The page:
First, let me thank you for your site. I have already learned quite a lot.
I am not a Muslim but am considering becoming one. One sticking point for me is, strangely enough…dogs! I have always owned pet dogs and have one now. My understanding is that Muslims consider dogs to be “unclean” and would never have one as a pet.
I find this really difficult, as I find dogs to be noble, wonderful animals. My understanding is that the main objection is that dogs can make one “unclean” and interfere with wudu…?
Here is a little more about this from my own blog:
“it is surprising to me that Muslims are apparently forbidden from having dogs as pets. My understanding is that having dogs as guard dogs or hunting dogs is allowed, but not as pets kept in the home.
I need to read further to see if this is purely cultural, if it is a tradition that only some Muslims follow, or if it is truly a commandment.”
I found an article on the web that refutes the notion that dog ownership is prohibited in Islam. It cites verses 18:9-22, which narrate the story of Ahl-ul-Kahf (the sleepers in the cave).
I would appreciate your perspective! Thank you!
Welcome to the blog. I’m happy you decided to join and I look forward to your participation. Thank you for kind words about my blog.
I like the name and title font of your blog 🙂 BTW, the talk by Joshua Evans is one of the best lectures you can hear about the transition from Christianity to Islam. Another one is by Gary Miller.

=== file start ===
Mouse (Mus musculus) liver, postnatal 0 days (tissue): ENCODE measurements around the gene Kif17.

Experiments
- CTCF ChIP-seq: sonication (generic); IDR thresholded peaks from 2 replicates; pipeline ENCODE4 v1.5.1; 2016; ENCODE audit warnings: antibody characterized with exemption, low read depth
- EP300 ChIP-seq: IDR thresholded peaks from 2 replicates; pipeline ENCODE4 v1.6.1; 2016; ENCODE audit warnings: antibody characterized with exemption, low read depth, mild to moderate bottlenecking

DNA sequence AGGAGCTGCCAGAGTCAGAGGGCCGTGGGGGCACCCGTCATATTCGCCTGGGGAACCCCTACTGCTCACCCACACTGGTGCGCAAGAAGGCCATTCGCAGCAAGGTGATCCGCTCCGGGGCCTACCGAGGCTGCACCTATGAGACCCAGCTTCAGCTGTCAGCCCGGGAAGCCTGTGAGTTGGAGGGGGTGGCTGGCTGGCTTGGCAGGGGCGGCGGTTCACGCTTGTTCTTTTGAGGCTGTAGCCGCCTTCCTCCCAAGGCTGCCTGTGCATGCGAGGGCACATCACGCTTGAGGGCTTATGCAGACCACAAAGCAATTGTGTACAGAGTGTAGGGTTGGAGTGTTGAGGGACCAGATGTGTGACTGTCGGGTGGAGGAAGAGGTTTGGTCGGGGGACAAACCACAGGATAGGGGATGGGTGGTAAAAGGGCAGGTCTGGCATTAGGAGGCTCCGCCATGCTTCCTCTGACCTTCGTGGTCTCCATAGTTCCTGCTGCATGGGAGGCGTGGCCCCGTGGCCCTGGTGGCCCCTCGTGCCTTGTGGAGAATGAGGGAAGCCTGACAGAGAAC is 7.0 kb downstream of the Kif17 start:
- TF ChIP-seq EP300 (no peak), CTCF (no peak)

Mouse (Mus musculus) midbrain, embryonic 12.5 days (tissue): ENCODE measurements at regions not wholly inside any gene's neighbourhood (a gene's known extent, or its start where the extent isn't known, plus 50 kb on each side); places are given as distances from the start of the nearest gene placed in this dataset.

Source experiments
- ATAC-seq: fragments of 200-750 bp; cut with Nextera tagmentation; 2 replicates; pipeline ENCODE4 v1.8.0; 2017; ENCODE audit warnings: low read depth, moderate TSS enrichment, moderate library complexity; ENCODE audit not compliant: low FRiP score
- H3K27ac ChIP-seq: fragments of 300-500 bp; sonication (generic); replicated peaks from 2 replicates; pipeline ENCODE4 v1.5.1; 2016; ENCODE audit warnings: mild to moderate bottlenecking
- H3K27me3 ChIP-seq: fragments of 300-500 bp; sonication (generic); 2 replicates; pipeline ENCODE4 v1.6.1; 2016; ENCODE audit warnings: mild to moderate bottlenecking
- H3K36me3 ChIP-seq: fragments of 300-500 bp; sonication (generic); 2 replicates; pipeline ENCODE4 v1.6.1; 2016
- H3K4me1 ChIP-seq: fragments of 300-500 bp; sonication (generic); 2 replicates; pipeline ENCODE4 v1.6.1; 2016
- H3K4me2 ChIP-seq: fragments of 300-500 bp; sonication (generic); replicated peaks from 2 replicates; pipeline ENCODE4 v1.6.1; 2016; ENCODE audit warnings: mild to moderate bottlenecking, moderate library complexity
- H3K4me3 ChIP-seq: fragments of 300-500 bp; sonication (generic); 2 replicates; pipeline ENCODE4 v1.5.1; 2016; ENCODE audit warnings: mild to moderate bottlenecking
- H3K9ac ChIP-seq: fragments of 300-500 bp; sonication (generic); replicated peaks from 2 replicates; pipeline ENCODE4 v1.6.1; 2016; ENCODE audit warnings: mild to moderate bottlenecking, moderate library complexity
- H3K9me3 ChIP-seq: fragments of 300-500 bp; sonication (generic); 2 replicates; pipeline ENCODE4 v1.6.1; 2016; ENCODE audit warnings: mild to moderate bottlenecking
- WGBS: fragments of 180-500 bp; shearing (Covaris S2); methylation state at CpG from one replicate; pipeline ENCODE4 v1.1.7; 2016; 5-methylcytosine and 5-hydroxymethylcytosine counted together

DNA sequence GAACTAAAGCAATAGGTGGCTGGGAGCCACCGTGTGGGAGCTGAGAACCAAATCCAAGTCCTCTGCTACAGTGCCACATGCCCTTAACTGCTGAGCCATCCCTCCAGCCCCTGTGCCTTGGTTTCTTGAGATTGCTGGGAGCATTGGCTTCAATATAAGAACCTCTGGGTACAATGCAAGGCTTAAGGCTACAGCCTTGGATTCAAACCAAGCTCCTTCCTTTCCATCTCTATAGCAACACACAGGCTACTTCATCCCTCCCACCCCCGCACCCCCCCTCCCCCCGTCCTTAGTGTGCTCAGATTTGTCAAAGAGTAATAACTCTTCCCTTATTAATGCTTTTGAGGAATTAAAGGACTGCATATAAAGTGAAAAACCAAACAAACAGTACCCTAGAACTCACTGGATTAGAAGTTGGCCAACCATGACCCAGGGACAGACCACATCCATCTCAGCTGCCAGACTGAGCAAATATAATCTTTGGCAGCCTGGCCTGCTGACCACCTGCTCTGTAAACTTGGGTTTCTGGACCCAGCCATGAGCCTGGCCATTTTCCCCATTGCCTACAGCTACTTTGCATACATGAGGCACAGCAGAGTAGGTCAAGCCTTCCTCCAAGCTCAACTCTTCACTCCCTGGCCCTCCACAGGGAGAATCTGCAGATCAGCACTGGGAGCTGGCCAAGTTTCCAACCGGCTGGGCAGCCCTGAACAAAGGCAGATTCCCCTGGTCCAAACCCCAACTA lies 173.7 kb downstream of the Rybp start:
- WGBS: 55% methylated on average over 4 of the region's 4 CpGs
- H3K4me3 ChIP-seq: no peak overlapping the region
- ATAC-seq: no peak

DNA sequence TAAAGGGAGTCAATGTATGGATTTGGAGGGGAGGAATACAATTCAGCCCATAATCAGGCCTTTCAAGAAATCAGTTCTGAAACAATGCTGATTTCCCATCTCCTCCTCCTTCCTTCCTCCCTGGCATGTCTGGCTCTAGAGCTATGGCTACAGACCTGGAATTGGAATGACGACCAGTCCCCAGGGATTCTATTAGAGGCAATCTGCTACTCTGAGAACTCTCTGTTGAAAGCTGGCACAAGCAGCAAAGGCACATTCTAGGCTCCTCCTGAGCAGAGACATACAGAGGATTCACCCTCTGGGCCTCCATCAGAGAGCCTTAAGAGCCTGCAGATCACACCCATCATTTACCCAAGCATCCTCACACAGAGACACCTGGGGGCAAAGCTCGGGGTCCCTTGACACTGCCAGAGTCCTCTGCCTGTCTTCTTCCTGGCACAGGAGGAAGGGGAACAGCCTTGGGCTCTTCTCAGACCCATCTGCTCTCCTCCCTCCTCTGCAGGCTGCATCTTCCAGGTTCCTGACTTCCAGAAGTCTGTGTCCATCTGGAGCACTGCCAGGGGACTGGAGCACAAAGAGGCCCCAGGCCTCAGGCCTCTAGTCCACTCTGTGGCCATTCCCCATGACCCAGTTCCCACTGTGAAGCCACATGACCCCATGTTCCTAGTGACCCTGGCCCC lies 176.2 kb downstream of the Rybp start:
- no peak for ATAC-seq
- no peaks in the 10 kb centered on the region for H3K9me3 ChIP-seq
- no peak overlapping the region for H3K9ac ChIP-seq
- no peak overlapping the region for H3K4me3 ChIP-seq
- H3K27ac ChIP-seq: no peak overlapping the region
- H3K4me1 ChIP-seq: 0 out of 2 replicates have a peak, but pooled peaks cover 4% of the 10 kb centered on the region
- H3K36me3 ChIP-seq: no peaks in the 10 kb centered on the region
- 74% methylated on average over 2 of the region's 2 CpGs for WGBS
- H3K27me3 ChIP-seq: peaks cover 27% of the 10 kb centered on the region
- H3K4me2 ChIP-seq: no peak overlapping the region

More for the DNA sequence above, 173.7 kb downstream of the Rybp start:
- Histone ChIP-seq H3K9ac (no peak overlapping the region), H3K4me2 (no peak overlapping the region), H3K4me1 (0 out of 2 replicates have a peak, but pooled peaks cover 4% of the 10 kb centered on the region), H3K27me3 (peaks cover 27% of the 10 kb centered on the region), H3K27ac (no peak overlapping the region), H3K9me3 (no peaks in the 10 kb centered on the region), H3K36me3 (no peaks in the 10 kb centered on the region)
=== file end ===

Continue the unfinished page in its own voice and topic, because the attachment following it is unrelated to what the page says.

The article you referred me to cites the evidence of the sleepers in the cave having a dog, Ar-Raqeem, guarding the cave’s entrance. Scholars have agreed that guard dogs are perfectly allowed, but they differed on keeping dogs as pets. The reason they dislike it is a hadeeth, narrated by Abu-Hurayra (RA) and reported by Muslim, Abu-Daawood and others, in which the Prophet (PBUH) said, “When a dog bobs into the pot of any of you, let him wash it seven times.” Muslim rates this hadeeth authentic. Scholars have interpreted the reason for the command to be that a dog’s saliva is inherently filthy. Thus, keeping a dog around means that its owner is always unclean and must therefore perform wudhoo’ (ablution) before every prayer or recitation of the Quran.
That does not lead to prohibition of owning a pet dog! It simply tells us what to do if we choose to own a dog. The dog owner must be constantly aware that he or she, the owner, is always unclean because of the dog and therefore must maintain the cleanliness of himself or herself and that of the dog. If the owner is up to that responsibility, then there is nothing to prohibit him or her from owning a pet dog.
That said, I don’t know if dog saliva is inherently filthy. It is quite possible that keeping a dog clean was an unsurmountable job for the Arabs living in Seventh Century desert Arabia, where water is so scarce, it is barely enough for them. In other words, this is the `Illa (contingency) of the hadeeth. If the saliva is not inherently filthy, then the hadeeth does not even apply if the dog owner bathes the dog often and brushes its teeth everyday.
BTW, the article you mentioned makes unwarranted accusations against Abu-Hurayra, may God have been pleased with him. While he was human, and as all humans may err, he was a righteous, pious, trustworthy Sahaabi (fellow of the Prophet (PBUH)). He is entitled to much respect.